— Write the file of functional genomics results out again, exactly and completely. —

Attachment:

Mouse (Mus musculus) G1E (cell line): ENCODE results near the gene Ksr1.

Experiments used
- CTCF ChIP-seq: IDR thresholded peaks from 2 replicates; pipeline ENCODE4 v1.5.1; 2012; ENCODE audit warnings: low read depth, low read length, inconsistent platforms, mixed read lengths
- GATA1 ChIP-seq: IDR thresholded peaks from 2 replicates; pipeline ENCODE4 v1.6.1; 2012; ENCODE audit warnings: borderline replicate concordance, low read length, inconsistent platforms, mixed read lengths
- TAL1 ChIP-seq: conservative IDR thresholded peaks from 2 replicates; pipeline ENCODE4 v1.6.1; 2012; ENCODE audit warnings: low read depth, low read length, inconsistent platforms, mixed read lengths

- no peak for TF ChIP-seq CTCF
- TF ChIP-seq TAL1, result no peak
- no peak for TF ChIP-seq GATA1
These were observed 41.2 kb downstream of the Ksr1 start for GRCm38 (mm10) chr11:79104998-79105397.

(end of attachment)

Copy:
Mouse (Mus musculus) G1E (cell line): ENCODE results near the gene Ksr1.

Experiments used
- CTCF ChIP-seq: IDR thresholded peaks from 2 replicates; pipeline ENCODE4 v1.5.1; 2012; ENCODE audit warnings: low read depth, low read length, inconsistent platforms, mixed read lengths
- GATA1 ChIP-seq: IDR thresholded peaks from 2 replicates; pipeline ENCODE4 v1.6.1; 2012; ENCODE audit warnings: borderline replicate concordance, low read length, inconsistent platforms, mixed read lengths
- TAL1 ChIP-seq: conservative IDR thresholded peaks from 2 replicates; pipeline ENCODE4 v1.6.1; 2012; ENCODE audit warnings: low read depth, low read length, inconsistent platforms, mixed read lengths

- no peak for TF ChIP-seq CTCF
- TF ChIP-seq TAL1, result no peak
- no peak for TF ChIP-seq GATA1
These were observed 41.2 kb downstream of the Ksr1 start for GRCm38 (mm10) chr11:79104998-79105397.